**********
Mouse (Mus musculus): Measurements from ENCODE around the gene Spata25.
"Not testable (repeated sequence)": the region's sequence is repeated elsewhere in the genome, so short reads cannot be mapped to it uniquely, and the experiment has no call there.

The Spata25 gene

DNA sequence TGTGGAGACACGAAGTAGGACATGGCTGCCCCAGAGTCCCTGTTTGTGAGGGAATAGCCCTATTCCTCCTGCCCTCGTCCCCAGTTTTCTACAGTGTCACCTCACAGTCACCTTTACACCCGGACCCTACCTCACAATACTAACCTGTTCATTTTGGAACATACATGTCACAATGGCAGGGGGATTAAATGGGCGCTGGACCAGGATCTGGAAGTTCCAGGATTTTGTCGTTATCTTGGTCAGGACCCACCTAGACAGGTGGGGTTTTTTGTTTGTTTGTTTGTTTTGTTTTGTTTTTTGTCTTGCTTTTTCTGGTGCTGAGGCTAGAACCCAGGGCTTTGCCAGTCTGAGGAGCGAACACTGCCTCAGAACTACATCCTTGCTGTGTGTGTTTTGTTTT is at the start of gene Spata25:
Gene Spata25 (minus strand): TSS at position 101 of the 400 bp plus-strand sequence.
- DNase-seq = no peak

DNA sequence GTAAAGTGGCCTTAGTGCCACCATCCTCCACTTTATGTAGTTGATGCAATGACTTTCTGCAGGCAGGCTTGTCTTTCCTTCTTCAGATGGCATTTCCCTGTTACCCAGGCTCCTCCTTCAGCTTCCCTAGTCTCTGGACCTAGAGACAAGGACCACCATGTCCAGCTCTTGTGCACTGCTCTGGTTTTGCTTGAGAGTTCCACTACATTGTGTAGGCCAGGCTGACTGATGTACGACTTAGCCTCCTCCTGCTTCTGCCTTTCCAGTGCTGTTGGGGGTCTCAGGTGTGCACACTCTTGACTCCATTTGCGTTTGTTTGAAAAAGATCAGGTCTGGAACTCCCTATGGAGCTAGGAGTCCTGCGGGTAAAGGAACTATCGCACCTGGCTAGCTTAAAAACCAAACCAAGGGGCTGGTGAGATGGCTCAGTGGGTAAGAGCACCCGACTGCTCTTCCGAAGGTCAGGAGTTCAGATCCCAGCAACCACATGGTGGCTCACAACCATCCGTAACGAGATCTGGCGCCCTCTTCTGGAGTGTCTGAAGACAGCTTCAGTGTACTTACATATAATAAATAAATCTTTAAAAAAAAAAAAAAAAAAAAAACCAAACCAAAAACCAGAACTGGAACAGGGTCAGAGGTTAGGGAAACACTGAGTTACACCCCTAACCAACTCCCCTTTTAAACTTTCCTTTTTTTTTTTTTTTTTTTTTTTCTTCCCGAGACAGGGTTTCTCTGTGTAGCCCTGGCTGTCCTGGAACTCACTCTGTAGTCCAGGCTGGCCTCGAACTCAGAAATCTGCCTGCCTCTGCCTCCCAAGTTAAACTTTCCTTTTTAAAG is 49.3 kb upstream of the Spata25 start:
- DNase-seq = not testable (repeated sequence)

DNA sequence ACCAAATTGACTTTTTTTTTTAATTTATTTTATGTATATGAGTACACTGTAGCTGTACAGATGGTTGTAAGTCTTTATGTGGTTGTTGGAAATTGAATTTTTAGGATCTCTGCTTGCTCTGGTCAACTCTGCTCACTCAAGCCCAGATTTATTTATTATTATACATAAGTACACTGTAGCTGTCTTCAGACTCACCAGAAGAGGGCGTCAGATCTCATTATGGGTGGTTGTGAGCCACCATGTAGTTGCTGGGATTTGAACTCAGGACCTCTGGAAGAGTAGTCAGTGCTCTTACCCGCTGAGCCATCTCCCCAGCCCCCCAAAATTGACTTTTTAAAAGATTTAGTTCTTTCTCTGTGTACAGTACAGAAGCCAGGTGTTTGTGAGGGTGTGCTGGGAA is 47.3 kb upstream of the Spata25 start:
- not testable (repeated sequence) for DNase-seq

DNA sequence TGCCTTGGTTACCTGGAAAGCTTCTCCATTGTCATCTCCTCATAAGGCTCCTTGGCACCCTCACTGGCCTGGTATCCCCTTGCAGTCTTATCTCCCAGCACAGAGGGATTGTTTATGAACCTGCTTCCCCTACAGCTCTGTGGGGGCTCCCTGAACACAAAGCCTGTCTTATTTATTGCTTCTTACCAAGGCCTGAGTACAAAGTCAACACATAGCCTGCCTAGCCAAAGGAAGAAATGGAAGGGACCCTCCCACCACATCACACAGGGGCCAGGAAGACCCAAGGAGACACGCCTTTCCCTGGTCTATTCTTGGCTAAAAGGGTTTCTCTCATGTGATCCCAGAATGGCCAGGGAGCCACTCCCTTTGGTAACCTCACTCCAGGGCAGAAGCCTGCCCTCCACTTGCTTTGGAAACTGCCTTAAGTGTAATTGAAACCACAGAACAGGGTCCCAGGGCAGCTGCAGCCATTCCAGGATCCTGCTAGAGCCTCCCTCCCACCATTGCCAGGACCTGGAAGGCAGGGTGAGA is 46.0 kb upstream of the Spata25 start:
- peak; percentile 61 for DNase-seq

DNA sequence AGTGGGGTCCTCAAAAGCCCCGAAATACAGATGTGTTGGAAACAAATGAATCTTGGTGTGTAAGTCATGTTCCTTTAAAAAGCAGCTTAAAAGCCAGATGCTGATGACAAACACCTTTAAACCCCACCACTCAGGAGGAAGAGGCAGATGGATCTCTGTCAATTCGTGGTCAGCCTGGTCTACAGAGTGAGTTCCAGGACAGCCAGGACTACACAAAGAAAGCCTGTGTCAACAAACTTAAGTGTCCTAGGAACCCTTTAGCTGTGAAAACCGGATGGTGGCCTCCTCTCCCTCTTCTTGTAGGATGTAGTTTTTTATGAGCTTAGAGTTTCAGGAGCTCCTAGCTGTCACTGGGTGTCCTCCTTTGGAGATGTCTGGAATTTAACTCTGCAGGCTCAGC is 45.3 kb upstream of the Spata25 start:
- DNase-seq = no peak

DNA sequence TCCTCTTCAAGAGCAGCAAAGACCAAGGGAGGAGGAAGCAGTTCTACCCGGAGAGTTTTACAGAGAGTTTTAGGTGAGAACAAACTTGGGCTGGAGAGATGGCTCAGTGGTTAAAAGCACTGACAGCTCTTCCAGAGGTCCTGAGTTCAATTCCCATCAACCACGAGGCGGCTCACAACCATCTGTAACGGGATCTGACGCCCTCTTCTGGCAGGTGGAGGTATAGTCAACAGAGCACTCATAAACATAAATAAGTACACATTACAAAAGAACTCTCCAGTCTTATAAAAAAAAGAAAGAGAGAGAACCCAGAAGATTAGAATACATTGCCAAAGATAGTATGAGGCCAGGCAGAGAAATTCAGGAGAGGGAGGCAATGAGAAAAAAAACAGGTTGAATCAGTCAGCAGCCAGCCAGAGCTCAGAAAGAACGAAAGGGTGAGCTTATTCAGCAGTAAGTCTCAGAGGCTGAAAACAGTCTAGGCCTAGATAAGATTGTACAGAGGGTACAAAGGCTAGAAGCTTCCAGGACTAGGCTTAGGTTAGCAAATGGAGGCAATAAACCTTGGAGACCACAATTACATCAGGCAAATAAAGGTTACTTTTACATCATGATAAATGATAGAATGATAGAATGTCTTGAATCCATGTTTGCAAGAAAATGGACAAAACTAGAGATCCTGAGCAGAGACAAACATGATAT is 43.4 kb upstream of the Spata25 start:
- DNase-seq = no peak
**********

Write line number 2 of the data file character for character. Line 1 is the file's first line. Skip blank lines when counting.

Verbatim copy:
"Not testable (repeated sequence)": the region's sequence is repeated elsewhere in the genome, so short reads cannot be mapped to it uniquely, and the experiment has no call there.